Nationalism, chauvinism and mixophobia can be, to some degree, transformed into a more humane moral order through critical art. Möderndorfer’s movie is an excellent example of such a transformation. The culture of fear and the critical engagement of artists struggling against social prejudice express two radical positions, which can collapse into a single one—the “flexible” mind. “Flexible people notice structures yet feel comfortable destroying them from time to time. . . With them, we can be creative as well as secure.”7 7 - Ibid., 120-2. For many Slovenian people, Möderndorfer’s film is unbearable and also politically provocative, especially for those who still believe that political and economical transformation in the beginning of the 1990s brought to Slovenian citizens everything but paradise on earth. There is certainly nothing beautiful in Möderndorfer’s movie, except the deep affection and devotion between Nebojsa and Jasmina. Möderndorfer evidently “buttresses up” the same argument used by the Dadaists when they disregarded art as something beautiful, making art that can become “a mean for showing the moral ugliness of society.”8 8 - Arthur C. Danto, “Kalliphobia in Contemporary Art,” Art Journal (2004): 24-35.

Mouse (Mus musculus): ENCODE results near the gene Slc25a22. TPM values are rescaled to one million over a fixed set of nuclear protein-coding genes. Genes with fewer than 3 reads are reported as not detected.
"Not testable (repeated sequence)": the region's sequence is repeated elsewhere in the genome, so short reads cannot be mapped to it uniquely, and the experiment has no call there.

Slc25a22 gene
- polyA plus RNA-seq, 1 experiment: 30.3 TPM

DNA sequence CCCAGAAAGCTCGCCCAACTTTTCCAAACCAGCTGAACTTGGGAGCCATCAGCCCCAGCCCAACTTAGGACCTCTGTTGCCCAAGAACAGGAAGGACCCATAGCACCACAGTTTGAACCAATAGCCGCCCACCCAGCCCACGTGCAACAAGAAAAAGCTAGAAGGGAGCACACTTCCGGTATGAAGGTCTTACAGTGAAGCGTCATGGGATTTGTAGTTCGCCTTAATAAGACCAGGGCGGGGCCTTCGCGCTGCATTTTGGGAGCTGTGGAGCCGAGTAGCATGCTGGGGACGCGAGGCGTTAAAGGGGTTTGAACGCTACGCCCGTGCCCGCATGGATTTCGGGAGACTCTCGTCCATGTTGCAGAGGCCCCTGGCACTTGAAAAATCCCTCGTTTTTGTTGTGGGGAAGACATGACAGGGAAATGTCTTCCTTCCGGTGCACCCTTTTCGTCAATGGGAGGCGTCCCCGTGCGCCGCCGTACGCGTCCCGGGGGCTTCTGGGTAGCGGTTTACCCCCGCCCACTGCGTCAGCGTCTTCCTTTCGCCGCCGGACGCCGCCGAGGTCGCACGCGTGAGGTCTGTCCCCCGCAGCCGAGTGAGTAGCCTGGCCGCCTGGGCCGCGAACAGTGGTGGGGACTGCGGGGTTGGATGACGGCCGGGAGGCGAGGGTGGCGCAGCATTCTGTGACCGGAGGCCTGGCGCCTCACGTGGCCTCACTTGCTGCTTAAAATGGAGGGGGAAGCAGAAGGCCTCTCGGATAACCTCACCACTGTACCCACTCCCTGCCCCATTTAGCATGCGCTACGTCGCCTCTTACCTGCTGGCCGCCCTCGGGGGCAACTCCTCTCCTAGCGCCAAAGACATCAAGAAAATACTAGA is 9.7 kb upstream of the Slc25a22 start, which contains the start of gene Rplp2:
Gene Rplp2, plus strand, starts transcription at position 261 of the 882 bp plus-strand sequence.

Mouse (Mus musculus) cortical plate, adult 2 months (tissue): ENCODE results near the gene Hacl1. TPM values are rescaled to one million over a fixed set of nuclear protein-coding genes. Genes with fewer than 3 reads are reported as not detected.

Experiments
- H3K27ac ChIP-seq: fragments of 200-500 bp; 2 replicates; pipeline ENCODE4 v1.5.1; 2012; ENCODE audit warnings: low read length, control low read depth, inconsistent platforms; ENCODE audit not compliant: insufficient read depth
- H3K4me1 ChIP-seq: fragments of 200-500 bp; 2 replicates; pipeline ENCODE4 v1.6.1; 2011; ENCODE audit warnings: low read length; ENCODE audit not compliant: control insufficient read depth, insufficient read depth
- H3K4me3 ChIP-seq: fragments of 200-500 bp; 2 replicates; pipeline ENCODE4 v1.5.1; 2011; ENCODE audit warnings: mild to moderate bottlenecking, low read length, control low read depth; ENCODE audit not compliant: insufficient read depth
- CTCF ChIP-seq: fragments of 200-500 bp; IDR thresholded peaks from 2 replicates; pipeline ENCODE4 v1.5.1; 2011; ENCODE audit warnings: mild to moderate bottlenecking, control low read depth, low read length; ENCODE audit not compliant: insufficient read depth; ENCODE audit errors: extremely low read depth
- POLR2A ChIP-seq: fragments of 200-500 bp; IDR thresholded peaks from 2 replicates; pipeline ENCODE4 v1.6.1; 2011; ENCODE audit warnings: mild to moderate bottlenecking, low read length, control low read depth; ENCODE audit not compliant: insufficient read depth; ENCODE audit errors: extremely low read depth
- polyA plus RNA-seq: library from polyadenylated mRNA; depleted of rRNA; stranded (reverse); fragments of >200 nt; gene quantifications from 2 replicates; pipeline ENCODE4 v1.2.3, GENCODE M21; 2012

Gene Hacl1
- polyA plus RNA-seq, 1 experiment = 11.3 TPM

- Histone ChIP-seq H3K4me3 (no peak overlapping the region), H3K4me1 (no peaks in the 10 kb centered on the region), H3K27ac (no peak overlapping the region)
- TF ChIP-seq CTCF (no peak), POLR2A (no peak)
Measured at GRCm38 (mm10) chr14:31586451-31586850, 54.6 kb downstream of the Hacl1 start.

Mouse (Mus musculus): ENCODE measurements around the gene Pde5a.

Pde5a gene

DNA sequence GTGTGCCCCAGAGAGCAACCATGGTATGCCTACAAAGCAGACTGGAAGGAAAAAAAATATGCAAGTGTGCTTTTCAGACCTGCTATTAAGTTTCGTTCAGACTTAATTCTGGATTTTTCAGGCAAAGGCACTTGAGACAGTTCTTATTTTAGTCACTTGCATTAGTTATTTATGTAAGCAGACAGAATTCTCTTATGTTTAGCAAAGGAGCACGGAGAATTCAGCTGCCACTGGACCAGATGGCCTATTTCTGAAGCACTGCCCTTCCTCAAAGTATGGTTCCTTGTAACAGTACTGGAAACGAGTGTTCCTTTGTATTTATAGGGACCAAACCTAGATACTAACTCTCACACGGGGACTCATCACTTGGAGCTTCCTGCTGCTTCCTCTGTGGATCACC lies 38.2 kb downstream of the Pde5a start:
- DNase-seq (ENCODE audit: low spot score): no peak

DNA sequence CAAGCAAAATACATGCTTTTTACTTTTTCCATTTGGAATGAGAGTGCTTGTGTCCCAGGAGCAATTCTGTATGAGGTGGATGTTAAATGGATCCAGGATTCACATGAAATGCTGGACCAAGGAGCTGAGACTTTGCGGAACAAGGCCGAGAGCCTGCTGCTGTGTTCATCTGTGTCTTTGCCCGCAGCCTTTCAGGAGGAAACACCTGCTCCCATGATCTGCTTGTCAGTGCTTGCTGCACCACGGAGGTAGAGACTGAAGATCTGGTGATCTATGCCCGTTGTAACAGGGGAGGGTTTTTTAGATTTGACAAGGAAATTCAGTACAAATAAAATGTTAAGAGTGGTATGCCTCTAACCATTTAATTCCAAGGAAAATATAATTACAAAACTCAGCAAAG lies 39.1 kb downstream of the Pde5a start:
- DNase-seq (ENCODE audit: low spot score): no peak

Nevertheless, Möderndorfer’s film Predmestje is not only about showing the moral ugliness of Slovenian society. It is also about a new moral order, although it is certainly not explicit. Yet, storytelling, says Gamson9 9 - William A. Gamson, “How Storytelling Can Be Empowering,” in Karen A. Cerulo ed., Culture in Mind (New York and London: Routledge, 2002), 187-98., promotes empathy across different social strata and allows for collective personalisation and the political articulation of different problems. Art, be it literature or film, has the capacity to destabilise an individual’s understanding of reality.10 10 - Ed S.-H. Tan, “Film-induced Affect as a Witness Emotion,” Poetics (1994): 7-32; Minet de Wied, Dolf Zillmann and Virginia Ordman, “The Role of Empathic Distress in the Enjoyment of Cinematic Tragedy,” Poetics (1994): 91-106. According to one reviewer, Möderndorfer’s film is at its most efficient when it shows violence to force viewers to admit their own intolerance towards others.11 11 - Beatrice Jaguaribe, “Realist Aesthetic in the Media and the Urban Experience,” Space and Culture (2005): 66-82.